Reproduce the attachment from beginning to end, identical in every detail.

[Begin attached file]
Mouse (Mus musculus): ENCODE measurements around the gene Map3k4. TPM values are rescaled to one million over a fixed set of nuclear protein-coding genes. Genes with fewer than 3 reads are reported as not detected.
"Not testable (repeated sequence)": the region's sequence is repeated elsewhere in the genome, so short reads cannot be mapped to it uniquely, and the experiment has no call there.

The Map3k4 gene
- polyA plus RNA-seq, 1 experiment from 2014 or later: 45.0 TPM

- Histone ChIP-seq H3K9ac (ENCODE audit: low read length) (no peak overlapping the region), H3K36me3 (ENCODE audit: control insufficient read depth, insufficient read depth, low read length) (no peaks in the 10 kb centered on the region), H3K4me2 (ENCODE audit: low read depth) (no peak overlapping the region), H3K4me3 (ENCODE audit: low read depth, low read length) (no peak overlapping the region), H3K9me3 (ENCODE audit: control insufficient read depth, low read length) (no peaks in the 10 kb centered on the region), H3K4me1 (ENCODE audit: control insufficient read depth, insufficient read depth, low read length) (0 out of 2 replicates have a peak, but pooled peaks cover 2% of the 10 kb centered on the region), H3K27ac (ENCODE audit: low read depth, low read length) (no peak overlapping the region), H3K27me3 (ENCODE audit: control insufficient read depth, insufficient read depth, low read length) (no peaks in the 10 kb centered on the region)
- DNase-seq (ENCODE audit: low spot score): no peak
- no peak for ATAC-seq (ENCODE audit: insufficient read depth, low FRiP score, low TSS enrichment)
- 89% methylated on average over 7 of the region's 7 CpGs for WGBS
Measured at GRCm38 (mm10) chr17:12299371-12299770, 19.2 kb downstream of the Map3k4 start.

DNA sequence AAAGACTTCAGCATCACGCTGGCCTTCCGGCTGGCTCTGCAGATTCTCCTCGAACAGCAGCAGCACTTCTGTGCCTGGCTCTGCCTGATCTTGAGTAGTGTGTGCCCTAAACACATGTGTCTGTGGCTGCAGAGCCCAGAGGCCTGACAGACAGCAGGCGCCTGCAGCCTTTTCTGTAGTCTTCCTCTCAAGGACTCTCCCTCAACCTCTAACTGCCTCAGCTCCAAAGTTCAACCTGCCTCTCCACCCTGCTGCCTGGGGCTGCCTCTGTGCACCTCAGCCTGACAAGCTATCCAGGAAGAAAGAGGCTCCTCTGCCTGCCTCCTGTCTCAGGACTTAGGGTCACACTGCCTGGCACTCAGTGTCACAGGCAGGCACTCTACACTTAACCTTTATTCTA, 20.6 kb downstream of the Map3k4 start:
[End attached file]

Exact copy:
Mouse (Mus musculus): ENCODE measurements around the gene Map3k4. TPM values are rescaled to one million over a fixed set of nuclear protein-coding genes. Genes with fewer than 3 reads are reported as not detected.
"Not testable (repeated sequence)": the region's sequence is repeated elsewhere in the genome, so short reads cannot be mapped to it uniquely, and the experiment has no call there.

The Map3k4 gene
- polyA plus RNA-seq, 1 experiment from 2014 or later: 45.0 TPM

- Histone ChIP-seq H3K9ac (ENCODE audit: low read length) (no peak overlapping the region), H3K36me3 (ENCODE audit: control insufficient read depth, insufficient read depth, low read length) (no peaks in the 10 kb centered on the region), H3K4me2 (ENCODE audit: low read depth) (no peak overlapping the region), H3K4me3 (ENCODE audit: low read depth, low read length) (no peak overlapping the region), H3K9me3 (ENCODE audit: control insufficient read depth, low read length) (no peaks in the 10 kb centered on the region), H3K4me1 (ENCODE audit: control insufficient read depth, insufficient read depth, low read length) (0 out of 2 replicates have a peak, but pooled peaks cover 2% of the 10 kb centered on the region), H3K27ac (ENCODE audit: low read depth, low read length) (no peak overlapping the region), H3K27me3 (ENCODE audit: control insufficient read depth, insufficient read depth, low read length) (no peaks in the 10 kb centered on the region)
- DNase-seq (ENCODE audit: low spot score): no peak
- no peak for ATAC-seq (ENCODE audit: insufficient read depth, low FRiP score, low TSS enrichment)
- 89% methylated on average over 7 of the region's 7 CpGs for WGBS
Measured at GRCm38 (mm10) chr17:12299371-12299770, 19.2 kb downstream of the Map3k4 start.

DNA sequence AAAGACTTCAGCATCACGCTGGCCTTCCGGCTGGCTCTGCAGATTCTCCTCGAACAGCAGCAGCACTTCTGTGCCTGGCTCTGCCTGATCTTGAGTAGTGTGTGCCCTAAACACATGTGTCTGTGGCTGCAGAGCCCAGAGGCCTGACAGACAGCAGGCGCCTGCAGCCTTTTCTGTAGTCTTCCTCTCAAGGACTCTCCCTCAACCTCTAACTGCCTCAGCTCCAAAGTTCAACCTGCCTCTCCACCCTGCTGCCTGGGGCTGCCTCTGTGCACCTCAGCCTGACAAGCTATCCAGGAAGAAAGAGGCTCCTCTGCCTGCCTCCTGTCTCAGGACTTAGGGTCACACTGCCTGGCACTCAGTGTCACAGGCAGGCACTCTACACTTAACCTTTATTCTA, 20.6 kb downstream of the Map3k4 start: